Mentoring Philosophy

A fruitful research mentoring experience is produced with common points that allow for flexibility and translate across the diversity of individual mentee needs. First, every mentee will advance towards conducting independent scientific research. Second, every mentee will think critically. And, third, every mentee will adhere to the highest standards of research ethics.

Every mentee will advance in both technical and theoretical understanding. Some mentees may learn to use a pipette and autoclave for the first time. To others, it may be pioneering a new technique. I will not criticize a mentee for lack of experience; science should be available to anyone who wishes to explore the natural world, and it is my job as a research mentor to ensure that the mentee gains the skills necessary to advance as a scientist. Every mentee should gain confidence to work independently. To this end, I will cultivate a mentoring experience that is both challenging and rewarding. Conducting biological engineering research is difficult, and failed experiments are part of the experience. It is important that we learn from mistakes and move on.

Mentees will be required to think critically. While not every mentee will ultimately become a research scientist, every mentee will need to think critically as they progress through whatever career they choose. The problems encountered while conducting research are similar to problems encountered across the engineering profession: open-ended problems with more than one solution. By learning to consider the facts (usually an incomplete set of facts), make an informed decision, and execute a plan in a timely manner, mentees will learn to solve complex problems that will help them address emerging environmental challenges that they will face outside the lab.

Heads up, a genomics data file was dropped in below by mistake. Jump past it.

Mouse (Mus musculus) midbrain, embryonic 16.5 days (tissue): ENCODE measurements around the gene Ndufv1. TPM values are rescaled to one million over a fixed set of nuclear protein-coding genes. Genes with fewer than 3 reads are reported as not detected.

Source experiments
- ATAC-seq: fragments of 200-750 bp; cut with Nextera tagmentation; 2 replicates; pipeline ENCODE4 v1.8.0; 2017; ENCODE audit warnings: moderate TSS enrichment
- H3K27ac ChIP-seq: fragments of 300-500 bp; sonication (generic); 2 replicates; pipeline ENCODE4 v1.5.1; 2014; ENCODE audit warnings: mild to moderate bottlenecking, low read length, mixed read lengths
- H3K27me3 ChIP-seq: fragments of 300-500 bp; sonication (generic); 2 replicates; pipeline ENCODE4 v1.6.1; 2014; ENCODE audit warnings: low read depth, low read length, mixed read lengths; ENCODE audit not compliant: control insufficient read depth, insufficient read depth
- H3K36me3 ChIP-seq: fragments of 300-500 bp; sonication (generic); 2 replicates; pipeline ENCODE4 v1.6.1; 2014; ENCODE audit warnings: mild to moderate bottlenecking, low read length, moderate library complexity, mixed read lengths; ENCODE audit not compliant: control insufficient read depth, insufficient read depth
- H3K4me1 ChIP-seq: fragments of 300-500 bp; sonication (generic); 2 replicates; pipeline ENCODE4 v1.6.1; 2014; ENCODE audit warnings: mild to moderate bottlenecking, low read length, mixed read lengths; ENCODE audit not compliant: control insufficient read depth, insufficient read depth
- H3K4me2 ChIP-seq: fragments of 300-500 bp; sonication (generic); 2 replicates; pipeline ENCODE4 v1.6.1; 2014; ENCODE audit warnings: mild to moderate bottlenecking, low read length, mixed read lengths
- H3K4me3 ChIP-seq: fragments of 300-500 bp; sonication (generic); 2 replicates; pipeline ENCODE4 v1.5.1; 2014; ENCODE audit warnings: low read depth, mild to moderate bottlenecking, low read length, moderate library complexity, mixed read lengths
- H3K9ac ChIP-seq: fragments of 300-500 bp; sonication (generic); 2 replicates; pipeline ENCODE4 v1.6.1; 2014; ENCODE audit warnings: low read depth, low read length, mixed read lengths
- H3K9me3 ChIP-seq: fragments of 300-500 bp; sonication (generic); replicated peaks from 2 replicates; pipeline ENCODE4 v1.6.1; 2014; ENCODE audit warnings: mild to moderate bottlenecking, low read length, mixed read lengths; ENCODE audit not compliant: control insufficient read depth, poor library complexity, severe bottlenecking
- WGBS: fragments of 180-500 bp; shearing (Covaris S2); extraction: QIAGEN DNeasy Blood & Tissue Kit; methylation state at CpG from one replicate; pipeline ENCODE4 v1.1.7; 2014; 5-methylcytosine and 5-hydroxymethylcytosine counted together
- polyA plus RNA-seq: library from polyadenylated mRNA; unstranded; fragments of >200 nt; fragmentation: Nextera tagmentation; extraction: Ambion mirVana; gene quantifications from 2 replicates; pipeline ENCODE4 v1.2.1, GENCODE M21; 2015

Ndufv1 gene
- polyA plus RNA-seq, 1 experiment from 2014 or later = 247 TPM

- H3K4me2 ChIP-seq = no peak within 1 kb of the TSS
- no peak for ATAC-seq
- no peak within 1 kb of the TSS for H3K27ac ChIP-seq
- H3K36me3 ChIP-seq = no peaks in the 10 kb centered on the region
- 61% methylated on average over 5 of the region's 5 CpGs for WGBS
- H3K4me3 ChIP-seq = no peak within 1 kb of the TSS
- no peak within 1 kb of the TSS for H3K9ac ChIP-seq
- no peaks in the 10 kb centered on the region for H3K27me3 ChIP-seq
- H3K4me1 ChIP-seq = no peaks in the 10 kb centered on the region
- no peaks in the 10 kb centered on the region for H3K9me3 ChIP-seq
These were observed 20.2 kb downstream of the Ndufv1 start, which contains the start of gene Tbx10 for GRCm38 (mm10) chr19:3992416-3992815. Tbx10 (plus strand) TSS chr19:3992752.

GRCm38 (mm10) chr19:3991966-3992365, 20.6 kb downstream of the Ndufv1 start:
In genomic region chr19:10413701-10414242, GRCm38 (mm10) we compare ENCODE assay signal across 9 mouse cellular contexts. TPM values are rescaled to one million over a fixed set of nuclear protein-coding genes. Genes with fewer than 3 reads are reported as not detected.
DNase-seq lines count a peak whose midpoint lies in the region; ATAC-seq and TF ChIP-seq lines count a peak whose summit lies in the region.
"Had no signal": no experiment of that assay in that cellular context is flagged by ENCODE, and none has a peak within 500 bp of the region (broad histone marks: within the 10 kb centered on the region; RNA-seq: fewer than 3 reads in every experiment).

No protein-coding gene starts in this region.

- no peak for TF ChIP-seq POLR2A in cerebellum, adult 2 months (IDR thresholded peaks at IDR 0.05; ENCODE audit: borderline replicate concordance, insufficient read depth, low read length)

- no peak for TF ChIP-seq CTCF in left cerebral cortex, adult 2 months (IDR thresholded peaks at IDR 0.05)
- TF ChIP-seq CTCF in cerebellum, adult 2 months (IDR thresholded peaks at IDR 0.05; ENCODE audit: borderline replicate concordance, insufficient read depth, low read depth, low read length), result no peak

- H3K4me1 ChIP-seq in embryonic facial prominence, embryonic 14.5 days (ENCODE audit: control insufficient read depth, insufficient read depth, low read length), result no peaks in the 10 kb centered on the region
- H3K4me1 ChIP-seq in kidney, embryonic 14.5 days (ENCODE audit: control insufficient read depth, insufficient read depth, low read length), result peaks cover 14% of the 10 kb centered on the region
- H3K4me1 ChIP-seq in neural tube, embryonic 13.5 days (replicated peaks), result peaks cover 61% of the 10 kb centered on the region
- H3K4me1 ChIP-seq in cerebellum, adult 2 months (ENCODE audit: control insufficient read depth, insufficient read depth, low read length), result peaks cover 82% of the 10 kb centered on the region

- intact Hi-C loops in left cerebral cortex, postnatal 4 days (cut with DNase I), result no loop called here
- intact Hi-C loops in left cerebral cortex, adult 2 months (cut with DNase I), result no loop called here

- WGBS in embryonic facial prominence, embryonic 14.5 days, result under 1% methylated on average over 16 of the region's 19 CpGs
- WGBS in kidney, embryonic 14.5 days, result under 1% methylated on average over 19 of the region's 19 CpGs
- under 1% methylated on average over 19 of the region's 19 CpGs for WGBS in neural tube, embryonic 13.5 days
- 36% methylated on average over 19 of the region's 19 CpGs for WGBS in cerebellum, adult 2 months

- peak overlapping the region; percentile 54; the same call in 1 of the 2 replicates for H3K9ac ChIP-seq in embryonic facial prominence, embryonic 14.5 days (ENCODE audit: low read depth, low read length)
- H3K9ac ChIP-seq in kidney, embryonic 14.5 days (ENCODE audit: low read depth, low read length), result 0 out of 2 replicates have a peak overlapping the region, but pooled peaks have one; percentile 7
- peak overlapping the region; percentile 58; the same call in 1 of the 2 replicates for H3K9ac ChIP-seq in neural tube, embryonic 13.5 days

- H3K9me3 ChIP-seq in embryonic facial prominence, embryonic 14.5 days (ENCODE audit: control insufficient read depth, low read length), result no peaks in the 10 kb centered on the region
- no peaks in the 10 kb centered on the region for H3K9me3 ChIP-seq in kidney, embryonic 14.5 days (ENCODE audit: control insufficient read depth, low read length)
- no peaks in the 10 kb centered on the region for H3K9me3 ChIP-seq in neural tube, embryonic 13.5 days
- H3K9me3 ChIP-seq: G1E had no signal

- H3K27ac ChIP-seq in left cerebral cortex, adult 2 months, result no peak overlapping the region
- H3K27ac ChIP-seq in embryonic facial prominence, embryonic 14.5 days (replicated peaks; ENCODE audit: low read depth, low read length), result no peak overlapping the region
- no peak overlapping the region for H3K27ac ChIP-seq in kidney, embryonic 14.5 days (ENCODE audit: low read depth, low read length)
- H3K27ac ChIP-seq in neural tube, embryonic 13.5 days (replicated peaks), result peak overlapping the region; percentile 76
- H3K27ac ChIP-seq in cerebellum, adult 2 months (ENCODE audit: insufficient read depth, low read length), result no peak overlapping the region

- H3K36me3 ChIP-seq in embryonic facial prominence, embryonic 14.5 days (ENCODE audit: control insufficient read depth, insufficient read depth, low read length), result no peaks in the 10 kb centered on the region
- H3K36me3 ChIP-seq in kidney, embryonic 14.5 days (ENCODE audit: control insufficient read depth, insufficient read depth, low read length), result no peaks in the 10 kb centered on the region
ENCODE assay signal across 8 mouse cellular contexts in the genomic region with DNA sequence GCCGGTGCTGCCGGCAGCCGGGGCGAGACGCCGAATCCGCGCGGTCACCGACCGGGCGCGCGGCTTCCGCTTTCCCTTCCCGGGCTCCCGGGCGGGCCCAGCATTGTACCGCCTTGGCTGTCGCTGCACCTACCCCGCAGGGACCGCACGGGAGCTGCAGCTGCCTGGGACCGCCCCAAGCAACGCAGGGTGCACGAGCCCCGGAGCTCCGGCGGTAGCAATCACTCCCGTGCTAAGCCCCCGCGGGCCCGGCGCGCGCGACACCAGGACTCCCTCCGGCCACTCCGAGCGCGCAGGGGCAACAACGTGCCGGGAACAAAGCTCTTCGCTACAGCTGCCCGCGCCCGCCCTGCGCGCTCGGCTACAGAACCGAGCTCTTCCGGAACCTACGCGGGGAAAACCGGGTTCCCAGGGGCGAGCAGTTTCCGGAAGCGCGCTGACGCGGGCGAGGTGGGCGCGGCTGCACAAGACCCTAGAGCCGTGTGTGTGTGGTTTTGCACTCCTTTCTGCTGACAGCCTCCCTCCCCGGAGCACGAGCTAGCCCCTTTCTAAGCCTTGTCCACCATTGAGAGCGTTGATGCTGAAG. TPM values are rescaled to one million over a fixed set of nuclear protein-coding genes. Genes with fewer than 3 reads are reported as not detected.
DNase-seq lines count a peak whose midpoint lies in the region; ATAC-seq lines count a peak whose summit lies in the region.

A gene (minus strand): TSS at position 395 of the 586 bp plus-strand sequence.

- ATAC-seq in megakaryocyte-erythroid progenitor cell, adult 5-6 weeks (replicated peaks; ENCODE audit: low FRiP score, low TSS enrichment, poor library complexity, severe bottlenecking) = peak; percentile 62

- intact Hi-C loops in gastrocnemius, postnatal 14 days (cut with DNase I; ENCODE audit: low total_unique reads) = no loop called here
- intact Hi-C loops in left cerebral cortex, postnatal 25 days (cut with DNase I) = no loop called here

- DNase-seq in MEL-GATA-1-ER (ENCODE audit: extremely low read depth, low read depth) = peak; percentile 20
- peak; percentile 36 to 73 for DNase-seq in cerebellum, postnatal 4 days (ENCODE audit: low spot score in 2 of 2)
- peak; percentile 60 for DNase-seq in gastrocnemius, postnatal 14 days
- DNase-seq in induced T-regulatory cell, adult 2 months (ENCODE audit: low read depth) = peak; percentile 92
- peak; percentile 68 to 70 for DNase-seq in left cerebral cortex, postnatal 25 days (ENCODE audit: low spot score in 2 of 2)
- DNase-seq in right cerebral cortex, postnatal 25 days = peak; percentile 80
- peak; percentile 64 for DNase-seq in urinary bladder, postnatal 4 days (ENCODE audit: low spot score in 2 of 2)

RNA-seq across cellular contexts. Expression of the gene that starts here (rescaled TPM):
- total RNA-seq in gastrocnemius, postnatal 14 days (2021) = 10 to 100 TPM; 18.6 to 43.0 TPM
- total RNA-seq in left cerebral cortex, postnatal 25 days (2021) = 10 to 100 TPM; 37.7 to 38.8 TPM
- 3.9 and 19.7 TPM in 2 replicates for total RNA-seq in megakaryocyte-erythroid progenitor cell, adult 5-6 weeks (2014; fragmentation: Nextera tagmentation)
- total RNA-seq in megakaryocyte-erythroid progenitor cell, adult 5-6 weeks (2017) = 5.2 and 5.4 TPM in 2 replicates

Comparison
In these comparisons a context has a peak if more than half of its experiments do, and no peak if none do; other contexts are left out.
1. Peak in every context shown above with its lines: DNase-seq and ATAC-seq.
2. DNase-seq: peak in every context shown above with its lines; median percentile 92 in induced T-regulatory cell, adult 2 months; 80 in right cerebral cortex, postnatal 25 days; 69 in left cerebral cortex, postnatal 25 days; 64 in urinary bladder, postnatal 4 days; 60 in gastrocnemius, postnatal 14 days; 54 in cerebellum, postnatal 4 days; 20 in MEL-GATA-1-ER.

High ethical standards are paramount, not only to conducting scientific research, but also to the engineering profession as a whole. Mentees will have likely taken a course related to engineering-ethics, but the research experience offers an opportunity to consider ethical questions and to investigate one’s own values. While it is obvious that data should never be falsified, I will ask mentees to consider more subtle ethical questions as they grow as researchers. For example, I will ask graduate students to consider who should be included as co-authors on papers. I will also ask students to consider ethics related to peer review of manuscripts prepared by others. Further, I will assist mentees in formalizing their commitment to the engineering profession by pursuing certification as an EIT/EI and ultimately licensure as a Professional Engineer. For students not pursuing a career in engineering, I will also introduce them to the ethical standards of their chosen field.